Arguments against

The design of the double-deck truss is ingenious, in that it allows the crossing to stay open while the bridge itself is repaired. But has enough thought been given to the implications of putting this solution in place? And why it's not a good idea in the first place?


The designers have gone to a lot of trouble to allow cars to use the crossing. But is this a good idea? The fact is that the bridge has been closed to cars for so long that the amount of traffic in the area surrounding the bridge has decreased, as people find other ways to make their journeys across the river.

The temporary structure will, in effect, be a new crossing of the river. As such, it will generate new traffic by the process of "induced demand" - as has been repeatedly shown, if it is made easier to drive, then more people will do so, and before long the bridge, along with the surrounding areas on both sides of it, will be brought to a standstill by traffic again.

Public transport

At the moment, if you catch a bus at the northern end of Castelnau, it will whisk you to Barnes Station in a matter of five minutes or so. Those people with long memories will recall that when the bridge was open, the same journey could take up to half an hour, with buses being blocked by the terrible traffic jams caused by cars. It seems hard to justify the delay being caused by the few (car drivers) for the many (bus passengers).

No relief for neighbouring bridges

Some people in Putney are quite insistent that Hammersmith Bridge should be reopened to cars again, in order to relieve congestion on Putney Bridge.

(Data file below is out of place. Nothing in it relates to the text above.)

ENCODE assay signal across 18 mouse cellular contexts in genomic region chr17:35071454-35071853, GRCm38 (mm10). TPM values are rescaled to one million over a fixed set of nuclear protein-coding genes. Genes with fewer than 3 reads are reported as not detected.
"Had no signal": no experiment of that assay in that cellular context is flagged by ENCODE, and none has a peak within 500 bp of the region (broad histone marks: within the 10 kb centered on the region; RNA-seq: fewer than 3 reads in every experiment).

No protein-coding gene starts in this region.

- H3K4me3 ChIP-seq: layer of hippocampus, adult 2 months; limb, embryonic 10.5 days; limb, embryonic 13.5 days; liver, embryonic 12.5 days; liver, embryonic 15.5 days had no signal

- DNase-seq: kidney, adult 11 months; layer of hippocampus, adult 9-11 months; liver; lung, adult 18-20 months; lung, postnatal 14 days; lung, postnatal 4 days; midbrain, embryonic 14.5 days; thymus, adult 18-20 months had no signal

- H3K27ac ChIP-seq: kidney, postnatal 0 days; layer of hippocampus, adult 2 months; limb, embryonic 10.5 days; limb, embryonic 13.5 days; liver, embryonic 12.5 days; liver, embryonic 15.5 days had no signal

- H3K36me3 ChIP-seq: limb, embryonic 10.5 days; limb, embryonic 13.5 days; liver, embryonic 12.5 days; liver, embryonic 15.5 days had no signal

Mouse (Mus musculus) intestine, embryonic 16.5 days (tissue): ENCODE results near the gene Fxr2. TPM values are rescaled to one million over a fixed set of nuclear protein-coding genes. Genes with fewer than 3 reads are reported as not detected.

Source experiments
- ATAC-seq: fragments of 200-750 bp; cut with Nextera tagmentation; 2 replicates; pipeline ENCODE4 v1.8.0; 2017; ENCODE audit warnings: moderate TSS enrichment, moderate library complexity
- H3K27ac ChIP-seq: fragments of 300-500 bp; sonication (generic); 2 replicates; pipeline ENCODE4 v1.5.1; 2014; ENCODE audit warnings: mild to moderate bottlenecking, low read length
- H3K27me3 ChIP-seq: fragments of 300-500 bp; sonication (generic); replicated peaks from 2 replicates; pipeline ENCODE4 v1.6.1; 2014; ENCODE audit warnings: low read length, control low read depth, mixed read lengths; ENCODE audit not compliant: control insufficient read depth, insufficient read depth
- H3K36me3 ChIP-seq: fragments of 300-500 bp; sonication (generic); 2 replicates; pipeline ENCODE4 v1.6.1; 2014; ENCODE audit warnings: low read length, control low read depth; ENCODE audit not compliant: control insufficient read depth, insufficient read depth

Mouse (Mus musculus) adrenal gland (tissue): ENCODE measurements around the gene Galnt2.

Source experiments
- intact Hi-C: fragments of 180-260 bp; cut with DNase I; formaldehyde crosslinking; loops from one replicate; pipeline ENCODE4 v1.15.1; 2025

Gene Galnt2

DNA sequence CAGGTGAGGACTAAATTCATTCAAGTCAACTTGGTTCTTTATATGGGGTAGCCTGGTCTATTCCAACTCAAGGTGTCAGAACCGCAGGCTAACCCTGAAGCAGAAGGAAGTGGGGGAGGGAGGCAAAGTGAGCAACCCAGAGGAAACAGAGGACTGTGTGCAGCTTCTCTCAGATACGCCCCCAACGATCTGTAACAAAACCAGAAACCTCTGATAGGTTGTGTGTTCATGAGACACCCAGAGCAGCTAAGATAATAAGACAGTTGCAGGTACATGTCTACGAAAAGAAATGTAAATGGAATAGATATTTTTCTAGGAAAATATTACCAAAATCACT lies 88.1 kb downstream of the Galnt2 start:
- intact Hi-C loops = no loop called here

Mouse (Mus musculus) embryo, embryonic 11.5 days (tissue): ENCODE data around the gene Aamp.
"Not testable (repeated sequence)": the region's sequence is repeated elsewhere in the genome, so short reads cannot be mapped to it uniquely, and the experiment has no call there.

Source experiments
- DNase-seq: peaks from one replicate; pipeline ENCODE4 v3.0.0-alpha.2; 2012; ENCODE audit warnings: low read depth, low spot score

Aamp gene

But anyone who can remember Putney Bridge (and High Street) before April 2019 can see that this is a ridiculous argument. Putney Bridge was hopelessly congested before Hammersmith Bridge was closed to cars - and it would continue to be so even if Hammersmith Bridge is reopened.

I illustrated the point in this tweet:

The pedestrian experience

The designers claim to have done as much as possible to make the experience for people using the lower deck - that is, pedestrians and people pushing their bikes - as pleasant as possible, with measures to reduce noise. But, seriously, how good can it be? The lower deck will be:

  • dark - in the shadow of the top deck
  • noisy - with traffic driving over the top deck only a metre or so above their heads
  • polluted - where do the designers think the exhaust fumes, tyre rubber, brake dust, etc from the cars is going to go?

So the pedestrian experience will be more of an ordeal than anything. And all so that people can drive their cars over the top deck!

No safe space for cycling

The plans for the double-deck truss don't seem to give any safe space for people to cycle in. People with bikes are given a choice: either cycle over the top deck, mixed in with cars, or push their bikes over the lower deck. The plans for the "repaired" bridge also make no mention of bicycles - so one can only assume that we will go back to the very dangerous road layout which actually pushes people riding bicycles into the path of cars, where the road narrows as it passes through the arches.

This is simply not good enough, when the number of journeys made by bicycle is increasing in London.

Air quality

Air quality is currently something of a hot topic, and both LBHF and LBRuT have committed to dealing with the climate emergency. These commitments will look pretty hollow if something is put in place which will increase, rather than decrease, traffic.

No mention of cost

The plans make no mention of the cost of the project. The original budget for the "restoration" of the bridge was in the region of £160m, to be split between LBHF, TfL and Government. This must surely have risen by now to around £200m. Is this money available?


The London Borough of Hammersmith and Fulham have been given a fantastic opportunity to make a statement in deciding on the future of the bridge. Do they go for an imaginative solution, that allows people to easily cross the river in comfort and safety? Or do they go backwards in providing a way for people who choose to drive cars to dominate the crossing, to the disadvantage of everyone else?

The truss proposal will soon be going to the planning permission stage. We have to hope that it is refused permission, for the reasons stated above, and that a more imaginative solution is sought.

Next: Arguments for the double deck →